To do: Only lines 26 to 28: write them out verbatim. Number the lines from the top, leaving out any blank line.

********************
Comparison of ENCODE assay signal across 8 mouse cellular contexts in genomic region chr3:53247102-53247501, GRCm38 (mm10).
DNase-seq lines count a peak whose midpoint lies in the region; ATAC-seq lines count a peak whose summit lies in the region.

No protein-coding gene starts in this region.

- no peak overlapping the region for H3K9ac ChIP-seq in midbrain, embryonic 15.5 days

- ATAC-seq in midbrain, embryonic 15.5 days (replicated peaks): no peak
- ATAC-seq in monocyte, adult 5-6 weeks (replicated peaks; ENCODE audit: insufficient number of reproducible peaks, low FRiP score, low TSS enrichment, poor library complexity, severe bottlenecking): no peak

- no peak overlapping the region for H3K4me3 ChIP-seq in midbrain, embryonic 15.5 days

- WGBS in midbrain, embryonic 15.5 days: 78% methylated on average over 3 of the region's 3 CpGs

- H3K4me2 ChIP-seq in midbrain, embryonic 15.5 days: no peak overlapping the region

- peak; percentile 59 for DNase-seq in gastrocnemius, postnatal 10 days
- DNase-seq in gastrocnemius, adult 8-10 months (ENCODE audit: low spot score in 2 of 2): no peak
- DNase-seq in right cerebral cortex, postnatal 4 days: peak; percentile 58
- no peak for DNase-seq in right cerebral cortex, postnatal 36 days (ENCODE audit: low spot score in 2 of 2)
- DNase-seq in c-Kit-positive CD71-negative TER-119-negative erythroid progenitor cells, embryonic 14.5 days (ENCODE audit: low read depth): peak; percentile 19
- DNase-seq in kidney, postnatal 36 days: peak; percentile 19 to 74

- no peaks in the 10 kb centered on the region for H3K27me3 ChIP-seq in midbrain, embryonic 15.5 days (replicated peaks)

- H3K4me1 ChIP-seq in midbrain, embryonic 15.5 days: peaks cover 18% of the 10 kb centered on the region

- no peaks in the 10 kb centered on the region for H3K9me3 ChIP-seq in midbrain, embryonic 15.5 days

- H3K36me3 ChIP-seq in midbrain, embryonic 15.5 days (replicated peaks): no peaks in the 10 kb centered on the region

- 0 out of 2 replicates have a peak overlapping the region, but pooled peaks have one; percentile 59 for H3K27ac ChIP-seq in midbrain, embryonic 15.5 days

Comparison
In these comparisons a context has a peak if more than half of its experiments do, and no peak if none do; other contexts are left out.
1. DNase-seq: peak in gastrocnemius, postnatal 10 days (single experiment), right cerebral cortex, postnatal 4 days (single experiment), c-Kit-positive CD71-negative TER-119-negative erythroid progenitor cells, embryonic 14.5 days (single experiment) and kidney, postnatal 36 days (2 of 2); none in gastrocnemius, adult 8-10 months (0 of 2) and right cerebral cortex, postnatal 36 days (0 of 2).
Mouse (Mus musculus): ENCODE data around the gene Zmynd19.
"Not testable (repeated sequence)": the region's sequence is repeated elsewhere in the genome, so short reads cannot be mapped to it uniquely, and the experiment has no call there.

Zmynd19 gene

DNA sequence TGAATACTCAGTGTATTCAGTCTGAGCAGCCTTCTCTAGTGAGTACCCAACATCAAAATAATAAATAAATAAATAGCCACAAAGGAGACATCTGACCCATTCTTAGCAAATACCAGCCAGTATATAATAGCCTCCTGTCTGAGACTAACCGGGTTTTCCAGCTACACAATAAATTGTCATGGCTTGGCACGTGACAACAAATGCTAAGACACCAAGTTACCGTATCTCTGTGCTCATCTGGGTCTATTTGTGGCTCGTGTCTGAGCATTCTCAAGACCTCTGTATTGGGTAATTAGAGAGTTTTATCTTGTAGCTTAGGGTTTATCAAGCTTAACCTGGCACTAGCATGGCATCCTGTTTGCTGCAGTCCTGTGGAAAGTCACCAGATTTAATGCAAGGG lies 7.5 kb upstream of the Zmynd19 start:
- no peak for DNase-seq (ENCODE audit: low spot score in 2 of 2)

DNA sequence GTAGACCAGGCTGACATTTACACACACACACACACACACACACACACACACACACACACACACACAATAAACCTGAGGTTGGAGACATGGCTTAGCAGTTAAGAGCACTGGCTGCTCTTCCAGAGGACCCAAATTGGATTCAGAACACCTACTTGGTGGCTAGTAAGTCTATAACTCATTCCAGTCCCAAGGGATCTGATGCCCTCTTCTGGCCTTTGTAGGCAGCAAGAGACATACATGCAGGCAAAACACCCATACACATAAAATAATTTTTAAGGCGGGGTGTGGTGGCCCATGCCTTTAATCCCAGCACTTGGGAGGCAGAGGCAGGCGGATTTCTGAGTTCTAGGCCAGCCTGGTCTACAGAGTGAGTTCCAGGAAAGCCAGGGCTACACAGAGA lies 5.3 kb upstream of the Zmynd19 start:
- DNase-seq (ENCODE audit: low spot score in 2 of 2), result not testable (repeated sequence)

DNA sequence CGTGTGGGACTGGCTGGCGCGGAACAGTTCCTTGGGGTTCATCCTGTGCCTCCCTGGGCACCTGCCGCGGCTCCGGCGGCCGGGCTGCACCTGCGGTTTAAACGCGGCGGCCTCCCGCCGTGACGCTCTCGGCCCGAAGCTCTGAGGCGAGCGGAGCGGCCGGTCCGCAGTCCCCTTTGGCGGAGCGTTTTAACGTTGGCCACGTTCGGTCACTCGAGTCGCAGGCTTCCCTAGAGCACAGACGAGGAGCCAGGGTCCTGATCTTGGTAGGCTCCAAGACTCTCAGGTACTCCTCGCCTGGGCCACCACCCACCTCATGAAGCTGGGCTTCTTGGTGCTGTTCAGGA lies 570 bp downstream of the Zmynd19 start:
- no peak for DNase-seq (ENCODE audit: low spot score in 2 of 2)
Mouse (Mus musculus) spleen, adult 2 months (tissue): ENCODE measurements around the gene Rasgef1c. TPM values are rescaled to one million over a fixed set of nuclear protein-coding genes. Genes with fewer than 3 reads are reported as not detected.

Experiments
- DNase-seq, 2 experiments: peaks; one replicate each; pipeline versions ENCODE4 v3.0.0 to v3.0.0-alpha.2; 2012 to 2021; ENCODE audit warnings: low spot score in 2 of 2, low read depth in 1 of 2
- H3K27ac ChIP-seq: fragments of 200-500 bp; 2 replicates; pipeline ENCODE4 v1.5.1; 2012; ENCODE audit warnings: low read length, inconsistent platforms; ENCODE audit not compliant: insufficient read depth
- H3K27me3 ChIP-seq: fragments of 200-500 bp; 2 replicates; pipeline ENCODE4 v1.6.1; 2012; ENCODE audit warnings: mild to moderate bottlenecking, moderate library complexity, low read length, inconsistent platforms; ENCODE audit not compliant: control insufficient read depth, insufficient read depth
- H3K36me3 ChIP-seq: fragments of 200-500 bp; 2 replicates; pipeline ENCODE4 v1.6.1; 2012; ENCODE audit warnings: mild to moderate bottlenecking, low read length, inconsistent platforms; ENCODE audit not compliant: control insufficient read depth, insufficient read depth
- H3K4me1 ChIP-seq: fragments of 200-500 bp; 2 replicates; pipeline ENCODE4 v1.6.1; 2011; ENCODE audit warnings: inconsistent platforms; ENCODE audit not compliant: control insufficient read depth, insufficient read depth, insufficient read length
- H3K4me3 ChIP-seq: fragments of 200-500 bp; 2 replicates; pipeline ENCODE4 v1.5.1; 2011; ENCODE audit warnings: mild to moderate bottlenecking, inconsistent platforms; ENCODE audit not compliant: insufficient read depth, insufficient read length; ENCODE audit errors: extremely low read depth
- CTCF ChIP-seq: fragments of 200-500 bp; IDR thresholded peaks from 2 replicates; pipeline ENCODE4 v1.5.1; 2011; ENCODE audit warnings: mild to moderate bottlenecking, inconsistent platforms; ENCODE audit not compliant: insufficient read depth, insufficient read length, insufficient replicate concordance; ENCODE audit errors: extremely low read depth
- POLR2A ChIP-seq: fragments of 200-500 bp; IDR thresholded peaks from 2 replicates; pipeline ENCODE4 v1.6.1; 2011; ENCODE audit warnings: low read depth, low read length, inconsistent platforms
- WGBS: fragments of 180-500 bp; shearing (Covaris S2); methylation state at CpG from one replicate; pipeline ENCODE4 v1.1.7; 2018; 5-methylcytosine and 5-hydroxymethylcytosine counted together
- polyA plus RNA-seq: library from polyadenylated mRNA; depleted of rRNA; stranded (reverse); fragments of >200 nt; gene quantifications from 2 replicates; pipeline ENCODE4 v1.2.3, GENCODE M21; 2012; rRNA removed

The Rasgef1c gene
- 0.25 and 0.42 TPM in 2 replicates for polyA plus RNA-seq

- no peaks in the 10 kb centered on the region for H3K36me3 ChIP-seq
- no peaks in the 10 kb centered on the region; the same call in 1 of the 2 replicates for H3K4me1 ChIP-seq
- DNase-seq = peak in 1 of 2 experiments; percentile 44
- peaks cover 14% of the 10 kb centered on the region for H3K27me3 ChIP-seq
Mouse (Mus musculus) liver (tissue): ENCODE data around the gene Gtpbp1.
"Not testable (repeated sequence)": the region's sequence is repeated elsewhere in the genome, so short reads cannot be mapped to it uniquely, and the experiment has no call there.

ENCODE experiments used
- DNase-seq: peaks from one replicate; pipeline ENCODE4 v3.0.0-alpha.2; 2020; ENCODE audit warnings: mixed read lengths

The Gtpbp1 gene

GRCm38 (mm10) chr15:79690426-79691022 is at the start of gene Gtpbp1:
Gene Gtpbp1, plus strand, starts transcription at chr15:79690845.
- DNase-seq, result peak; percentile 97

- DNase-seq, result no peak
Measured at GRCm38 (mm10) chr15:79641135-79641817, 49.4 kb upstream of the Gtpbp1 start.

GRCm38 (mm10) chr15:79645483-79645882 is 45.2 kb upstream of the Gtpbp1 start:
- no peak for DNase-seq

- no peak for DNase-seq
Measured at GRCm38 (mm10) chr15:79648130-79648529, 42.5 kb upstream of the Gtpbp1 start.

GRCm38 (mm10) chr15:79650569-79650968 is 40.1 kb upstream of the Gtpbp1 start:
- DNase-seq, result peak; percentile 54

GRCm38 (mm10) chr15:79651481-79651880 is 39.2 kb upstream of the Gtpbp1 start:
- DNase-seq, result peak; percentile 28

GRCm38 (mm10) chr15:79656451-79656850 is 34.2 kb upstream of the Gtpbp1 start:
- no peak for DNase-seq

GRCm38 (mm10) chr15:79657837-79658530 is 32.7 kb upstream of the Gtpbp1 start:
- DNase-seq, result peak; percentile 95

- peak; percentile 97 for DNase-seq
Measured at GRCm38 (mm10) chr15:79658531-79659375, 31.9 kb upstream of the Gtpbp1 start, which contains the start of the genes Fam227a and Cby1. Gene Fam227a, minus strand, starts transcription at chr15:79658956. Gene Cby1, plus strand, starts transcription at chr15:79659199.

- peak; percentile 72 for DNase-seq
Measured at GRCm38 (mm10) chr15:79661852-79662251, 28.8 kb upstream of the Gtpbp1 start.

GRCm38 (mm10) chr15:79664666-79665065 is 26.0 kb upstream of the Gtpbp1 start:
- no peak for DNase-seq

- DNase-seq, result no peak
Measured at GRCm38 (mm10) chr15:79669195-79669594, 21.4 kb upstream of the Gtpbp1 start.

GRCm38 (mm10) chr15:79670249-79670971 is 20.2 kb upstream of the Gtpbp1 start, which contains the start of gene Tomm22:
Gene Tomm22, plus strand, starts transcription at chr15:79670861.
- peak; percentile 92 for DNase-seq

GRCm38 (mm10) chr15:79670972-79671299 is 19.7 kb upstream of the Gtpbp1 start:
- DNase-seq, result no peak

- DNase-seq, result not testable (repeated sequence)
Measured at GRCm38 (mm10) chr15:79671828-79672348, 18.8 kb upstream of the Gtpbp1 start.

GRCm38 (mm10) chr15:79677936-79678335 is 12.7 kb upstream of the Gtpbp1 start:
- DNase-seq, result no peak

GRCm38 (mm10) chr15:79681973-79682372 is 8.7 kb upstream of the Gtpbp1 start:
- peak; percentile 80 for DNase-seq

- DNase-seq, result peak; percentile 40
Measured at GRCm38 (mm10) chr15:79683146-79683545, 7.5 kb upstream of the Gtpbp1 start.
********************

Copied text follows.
Zmynd19 gene

DNA sequence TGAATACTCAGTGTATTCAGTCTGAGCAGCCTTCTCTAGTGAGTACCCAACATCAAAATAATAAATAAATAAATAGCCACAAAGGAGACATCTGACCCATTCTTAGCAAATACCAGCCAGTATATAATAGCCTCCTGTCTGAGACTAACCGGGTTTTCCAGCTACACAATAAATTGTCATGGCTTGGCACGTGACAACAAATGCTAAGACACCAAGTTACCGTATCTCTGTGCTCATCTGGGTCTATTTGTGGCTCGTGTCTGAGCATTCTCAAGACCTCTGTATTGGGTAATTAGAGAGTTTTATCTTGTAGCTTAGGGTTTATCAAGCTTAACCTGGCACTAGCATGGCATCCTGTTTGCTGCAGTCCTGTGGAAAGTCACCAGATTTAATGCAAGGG lies 7.5 kb upstream of the Zmynd19 start:
- no peak for DNase-seq (ENCODE audit: low spot score in 2 of 2)